He also maintains that taxpayers have no right to know who he's consulted, even long after the conferences are over and policies have been enacted as a result.
A lawyer for Rauner staked out those positions in a letter last week to the office of Illinois Attorney General Lisa Madigan.
It was submitted as part of a battle with the Reader over whether copies of the governor's past calendar and meeting schedule should be released to the public. I requested the records in May under the Illinois Freedom of Information Act, but Christina McClernon, an assistant general counsel for Rauner, says he has the right to keep them private.
"The Governor's Office was under no obligation to provide the requested appointment calendars to Mr. Dumke because these documents are not 'public records' under FOIA," she wrote in a July 16 letter to the Public Access Bureau, a division of the attorney general's office that rules on FOIA disputes.
If the governor's position is upheld, it would be a setback for anyone who thinks taxpayers should get to know who has access to public officials conducting business with public funds. The letter suggests the calendars and meeting schedules of every other public official in Illinois could also be kept secret.
I'm writing about the back and forth to keep the legal dispute open and public.
During his $57 million campaign for governor, Rauner promised to bring a new level of openness to state government, painting incumbent Pat Quinn as a product of the corrupt Democratic machine that conducted public business in backroom deals. "This is about transparency and accountability," Rauner declared.
Since taking office, though, Rauner has worked to conceal how he operates.
He's made good on vows to fight for a probusiness "turnaround" agenda that would tighten the rules for union organizing, worker's compensation, and filing lawsuits. Since Democrats have rejected the proposals, Rauner has refused to work with house speaker Michael Madigan and senate president John Cullerton on a budget deal, resulting in a state shutdown during which the governor has remained largely out of public view.
At the same time, he has refused to disclose who has access to his office, let alone what he's working on. In some cases, he also won't say who's being compensated with taxpayer money to do work for the state.
In May I submitted a FOIA request intended to see who has Rauner's ear. Specifically, I asked for copies of his daily schedule and meeting calendar from his inauguration in January through early May.
The governor's office eventually provided copies of the schedules, but more than 150 appointments were blacked out—an average of more than one secret meeting a day, as Ben Joravsky and I wrote last month.
An attorney for Rauner argued that the redactions were justified because the information was "preliminary" and protected by attorney-client privilege, two loopholes in the FOIA frequently invoked by officials to avoid releasing records.
We then asked the public access bureau to weigh in, arguing that citizens have a clear right to know what the governor is up to. We stressed that we never asked what was said at the meetings—only who was in on them—so it was illogical to claim that releasing the information would reveal confidential discussions.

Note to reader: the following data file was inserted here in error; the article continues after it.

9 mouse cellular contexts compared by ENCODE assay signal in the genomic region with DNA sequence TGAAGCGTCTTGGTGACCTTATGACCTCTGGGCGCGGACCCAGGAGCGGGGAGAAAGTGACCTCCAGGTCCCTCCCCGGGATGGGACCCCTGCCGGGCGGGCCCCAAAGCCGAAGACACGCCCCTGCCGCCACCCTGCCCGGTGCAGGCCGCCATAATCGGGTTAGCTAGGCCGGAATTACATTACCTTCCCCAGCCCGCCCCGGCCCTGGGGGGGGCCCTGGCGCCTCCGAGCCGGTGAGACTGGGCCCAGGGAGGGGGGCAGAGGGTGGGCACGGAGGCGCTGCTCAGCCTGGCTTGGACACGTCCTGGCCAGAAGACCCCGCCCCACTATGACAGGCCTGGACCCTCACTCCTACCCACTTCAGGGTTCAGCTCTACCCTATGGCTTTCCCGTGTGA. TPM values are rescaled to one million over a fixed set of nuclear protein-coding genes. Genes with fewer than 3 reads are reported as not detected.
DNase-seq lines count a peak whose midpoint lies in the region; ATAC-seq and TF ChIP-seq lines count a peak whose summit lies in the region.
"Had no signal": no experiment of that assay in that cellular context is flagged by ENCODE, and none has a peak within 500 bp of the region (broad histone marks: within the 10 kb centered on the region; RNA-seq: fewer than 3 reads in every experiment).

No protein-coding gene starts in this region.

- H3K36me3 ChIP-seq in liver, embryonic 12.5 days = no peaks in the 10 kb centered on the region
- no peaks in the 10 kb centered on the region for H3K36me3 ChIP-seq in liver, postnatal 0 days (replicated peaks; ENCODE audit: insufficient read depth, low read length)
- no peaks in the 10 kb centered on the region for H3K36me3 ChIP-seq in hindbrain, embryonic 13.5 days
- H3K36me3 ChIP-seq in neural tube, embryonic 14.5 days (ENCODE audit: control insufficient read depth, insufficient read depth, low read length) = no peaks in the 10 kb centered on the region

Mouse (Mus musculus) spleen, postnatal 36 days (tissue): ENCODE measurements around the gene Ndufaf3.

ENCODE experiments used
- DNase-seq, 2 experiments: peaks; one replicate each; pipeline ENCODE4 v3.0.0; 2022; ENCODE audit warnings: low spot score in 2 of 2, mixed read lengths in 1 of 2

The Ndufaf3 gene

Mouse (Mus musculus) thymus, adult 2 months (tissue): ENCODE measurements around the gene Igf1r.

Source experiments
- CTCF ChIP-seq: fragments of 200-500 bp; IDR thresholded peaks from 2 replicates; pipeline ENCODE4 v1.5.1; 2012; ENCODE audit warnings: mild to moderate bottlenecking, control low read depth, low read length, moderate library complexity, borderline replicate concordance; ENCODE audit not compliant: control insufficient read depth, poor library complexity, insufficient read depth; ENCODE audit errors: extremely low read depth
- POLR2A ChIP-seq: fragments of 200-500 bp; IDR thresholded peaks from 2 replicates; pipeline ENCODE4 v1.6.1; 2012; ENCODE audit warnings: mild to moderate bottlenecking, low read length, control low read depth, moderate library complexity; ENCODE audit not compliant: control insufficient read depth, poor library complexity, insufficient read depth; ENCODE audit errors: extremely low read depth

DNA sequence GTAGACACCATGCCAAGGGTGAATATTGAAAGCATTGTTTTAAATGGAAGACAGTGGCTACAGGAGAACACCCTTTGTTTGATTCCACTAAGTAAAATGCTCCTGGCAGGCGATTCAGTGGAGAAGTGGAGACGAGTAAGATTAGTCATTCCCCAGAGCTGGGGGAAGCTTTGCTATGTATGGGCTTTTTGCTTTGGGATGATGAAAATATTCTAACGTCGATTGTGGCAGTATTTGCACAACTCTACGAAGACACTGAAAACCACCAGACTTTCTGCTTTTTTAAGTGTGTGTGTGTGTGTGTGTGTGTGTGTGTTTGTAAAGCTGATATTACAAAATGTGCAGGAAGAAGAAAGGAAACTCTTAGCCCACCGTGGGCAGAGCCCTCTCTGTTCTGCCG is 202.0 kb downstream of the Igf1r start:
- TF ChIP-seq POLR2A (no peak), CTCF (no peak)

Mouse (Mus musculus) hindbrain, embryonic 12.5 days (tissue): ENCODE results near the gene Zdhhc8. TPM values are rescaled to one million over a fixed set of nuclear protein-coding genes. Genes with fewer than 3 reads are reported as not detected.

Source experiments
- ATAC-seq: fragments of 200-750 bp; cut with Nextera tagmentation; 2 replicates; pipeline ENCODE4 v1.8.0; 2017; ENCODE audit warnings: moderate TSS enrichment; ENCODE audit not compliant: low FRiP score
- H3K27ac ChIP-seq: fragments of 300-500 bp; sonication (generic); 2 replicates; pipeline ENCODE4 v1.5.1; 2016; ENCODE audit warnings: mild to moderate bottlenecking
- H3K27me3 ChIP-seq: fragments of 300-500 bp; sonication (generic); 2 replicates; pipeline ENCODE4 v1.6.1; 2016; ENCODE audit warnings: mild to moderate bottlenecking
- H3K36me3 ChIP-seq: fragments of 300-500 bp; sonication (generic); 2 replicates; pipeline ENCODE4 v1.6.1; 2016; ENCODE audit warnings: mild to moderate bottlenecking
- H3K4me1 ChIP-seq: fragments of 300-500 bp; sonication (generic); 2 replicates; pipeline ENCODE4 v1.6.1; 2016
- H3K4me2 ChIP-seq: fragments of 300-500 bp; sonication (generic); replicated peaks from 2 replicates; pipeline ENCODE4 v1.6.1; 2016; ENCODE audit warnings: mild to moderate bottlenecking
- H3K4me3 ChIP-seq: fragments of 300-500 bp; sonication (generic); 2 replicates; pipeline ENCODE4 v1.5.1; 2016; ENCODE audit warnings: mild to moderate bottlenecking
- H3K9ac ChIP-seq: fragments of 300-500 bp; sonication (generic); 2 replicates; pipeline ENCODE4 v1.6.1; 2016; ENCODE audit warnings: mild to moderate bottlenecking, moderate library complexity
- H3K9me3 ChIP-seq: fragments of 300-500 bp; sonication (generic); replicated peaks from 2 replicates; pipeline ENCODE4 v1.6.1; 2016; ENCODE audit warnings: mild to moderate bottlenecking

But last week the governor's office responded that the public doesn't have the right to see his daily schedules in any form.
In a five-page letter, McClernon—Rauner's assistant general counsel and freedom of information officer—cited old cases from federal court, Ohio, and Pennsylvania in arguing that the governor's schedules and calendars are off limits. She also claimed that releasing the documents could violate the governor's security, even long after the events are over.
But the letter also indicated that the governor simply doesn't want the public to know who has access to him. The calendars "reveal the identities of people with whom he has met and consulted and thus can be read to determine the substance and direction of his judgment and mental processes," McClernon wrote.
The arguments have a familiar ring. Five years ago I went through a similar battle with lawyers for the city of Chicago over schedules for then-mayor Richard M. Daley. They argued that releasing them would be too "burdensome" and could endanger the mayor.
But the attorney general's office eventually rejected those claims and determined that the mayor's schedule and meeting calendar were indeed public records. "The public has a legitimate interest in learning of its Mayor's public meetings held in City Hall," wrote an assistant attorney general.
Yet Rauner's administration is fighting over more than copies of his meeting calendar. Previously it's refused to disclose which legislators attended policy planning meetings.
And last month I requested a list of private-sector law firms hired to do state work—that is, firms paid with taxpayer money. McClernon refused to provide that information either, saying it too was protected by attorney-client privilege.
Is the governor really claiming that the public doesn't have the right to know how taxpayer funds are spent? Public contracts are among the classic and longstanding examples of "information regarding the affairs of government" meant to be disclosed under the Illinois FOIA.
The public access bureau will have a chance to weigh in on both FOIA matters in the coming weeks.
So far, we know this much: Rauner is being transparent about what he thinks of open government.